My dd is 8, and has dealt with this kind of jealousy with a few friends, although usually she is in the role of B (a friend is trying to scare away another friend). Luckily, dd has a good understanding of these dynamics, and stands up to the child who is bullying (I hate to label the child a bully, because I've seen girls get past this behavior and become a decent friend).

What is your feeling on B and her mom? I might start there. It wouldn't be a confrontational conversation with the mom, because B's dd isn't making the bullying comments. But B is in a strong position to make an impact, since her friendship is important to A. Dd reassures the friend that she is important to her, and dd really wants to be her friend, but can not accept her being mean to [other friend].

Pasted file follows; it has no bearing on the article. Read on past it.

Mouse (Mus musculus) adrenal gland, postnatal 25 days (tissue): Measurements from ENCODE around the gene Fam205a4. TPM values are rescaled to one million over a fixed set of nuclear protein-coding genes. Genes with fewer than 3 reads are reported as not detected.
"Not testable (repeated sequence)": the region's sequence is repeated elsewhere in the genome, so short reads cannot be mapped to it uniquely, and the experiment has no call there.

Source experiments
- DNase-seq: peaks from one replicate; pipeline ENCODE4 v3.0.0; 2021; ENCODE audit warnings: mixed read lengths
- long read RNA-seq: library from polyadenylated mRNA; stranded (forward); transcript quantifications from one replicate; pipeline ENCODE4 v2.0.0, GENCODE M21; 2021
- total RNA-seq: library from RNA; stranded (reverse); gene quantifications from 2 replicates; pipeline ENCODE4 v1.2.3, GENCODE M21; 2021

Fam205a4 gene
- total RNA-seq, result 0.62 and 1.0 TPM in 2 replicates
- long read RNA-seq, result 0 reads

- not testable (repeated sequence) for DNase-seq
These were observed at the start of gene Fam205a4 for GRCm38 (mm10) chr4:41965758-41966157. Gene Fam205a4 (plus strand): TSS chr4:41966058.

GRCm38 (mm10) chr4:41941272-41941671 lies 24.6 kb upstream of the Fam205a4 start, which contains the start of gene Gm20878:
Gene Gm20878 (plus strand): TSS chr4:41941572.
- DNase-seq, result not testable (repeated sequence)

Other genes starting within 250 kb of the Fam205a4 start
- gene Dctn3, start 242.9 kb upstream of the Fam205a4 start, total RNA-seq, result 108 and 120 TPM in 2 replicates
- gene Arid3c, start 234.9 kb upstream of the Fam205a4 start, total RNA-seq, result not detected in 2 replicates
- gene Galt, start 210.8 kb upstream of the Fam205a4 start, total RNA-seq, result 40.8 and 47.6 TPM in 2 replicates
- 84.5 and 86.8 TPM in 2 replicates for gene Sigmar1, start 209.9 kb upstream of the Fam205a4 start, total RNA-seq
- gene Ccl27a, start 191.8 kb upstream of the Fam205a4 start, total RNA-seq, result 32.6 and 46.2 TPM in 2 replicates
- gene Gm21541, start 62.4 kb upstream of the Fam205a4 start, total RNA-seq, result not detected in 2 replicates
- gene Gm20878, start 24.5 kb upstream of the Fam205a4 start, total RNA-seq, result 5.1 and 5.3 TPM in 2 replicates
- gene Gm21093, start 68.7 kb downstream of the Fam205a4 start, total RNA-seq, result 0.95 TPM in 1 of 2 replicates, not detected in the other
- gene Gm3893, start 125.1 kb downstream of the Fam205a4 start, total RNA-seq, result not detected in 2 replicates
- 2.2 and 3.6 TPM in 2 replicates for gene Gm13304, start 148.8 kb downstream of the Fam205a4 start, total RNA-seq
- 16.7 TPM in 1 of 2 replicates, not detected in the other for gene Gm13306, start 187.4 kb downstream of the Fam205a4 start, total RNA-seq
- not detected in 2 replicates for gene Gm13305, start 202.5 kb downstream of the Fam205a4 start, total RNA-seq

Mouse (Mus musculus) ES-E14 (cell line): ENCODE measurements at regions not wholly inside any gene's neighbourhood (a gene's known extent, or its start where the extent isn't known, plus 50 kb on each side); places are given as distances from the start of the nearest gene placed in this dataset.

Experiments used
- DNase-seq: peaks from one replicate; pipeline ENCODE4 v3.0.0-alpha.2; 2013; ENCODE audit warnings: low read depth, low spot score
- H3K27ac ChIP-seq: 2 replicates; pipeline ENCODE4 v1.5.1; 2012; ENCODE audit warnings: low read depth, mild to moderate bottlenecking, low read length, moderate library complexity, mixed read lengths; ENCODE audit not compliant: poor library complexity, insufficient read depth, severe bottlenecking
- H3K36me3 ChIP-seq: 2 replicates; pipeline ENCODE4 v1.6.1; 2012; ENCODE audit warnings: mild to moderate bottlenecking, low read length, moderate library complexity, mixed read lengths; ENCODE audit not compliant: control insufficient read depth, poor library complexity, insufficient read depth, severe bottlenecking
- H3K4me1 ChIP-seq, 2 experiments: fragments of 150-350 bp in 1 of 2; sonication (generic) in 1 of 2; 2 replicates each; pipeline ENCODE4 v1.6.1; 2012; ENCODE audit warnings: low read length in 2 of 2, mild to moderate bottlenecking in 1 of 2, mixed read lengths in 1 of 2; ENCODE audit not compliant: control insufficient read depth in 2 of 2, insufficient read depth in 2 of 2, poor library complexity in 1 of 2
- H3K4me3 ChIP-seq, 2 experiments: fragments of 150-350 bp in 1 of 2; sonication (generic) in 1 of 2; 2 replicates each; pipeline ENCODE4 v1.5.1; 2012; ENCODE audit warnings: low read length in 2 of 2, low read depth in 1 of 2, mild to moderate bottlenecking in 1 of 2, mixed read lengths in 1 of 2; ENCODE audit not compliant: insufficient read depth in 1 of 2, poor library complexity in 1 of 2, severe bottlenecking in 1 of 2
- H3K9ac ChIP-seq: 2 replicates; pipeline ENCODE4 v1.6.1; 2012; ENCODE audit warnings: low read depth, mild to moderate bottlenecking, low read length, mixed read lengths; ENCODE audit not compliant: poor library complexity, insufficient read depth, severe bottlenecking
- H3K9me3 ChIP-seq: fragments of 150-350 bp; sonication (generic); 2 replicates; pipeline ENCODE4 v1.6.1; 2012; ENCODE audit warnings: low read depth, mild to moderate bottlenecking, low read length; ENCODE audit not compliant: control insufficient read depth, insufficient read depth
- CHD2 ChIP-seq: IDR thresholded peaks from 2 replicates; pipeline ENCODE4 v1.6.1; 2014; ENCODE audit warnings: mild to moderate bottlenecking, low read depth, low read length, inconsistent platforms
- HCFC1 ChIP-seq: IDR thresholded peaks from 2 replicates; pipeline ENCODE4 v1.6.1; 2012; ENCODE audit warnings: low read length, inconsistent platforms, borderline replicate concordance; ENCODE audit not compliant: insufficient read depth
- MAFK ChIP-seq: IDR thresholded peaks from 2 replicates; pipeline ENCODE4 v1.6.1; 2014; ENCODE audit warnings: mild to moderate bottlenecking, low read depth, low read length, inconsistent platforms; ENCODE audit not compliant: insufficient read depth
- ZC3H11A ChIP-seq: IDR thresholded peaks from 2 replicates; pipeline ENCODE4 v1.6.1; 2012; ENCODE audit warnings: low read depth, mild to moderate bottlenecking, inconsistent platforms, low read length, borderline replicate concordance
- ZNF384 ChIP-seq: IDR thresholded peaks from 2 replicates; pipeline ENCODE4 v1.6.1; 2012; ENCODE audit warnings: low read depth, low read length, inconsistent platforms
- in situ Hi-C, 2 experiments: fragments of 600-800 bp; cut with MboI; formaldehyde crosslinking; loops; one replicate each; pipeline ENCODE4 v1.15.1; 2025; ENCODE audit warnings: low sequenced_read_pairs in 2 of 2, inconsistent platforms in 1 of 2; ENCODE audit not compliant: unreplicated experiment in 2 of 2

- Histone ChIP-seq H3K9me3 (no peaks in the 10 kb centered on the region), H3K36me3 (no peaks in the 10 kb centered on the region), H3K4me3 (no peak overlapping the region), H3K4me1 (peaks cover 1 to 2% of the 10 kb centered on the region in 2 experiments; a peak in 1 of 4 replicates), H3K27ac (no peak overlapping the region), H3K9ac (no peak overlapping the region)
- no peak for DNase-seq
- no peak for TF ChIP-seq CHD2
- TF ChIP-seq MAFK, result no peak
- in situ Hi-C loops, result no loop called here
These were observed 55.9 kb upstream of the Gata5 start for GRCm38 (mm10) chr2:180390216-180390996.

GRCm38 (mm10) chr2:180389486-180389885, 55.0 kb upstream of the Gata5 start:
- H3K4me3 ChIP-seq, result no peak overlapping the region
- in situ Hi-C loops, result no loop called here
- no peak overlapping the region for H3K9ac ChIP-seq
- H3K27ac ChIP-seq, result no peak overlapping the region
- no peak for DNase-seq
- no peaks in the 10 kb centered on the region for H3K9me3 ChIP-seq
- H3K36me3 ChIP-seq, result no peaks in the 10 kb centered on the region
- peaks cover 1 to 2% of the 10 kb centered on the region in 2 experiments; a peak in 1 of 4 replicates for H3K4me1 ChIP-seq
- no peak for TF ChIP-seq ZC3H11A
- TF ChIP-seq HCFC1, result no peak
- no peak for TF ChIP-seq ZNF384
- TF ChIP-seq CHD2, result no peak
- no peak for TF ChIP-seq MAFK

A good book on the subject is Barbara Coloroso's The bully, the bullied, and the bystander. I think every parent of a child this age should read it, because our children will likely fall into one of those categories over the next few years.

Finally, I would encourage my dd to value her own judgment of B's feelings over A's assessment. Does B seem to like playing with you? Do you have fun together? Has she given you any reason to believe she hates you? Never replace your own good judgment with another child's jealous ravings.
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#7 of 7 Old 10-07-2009, 11:16 PM - Thread Starter
 
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Thank you so much for your help and insight. I am so inexperienced with this sort of thing, aside from my own tortured childhood.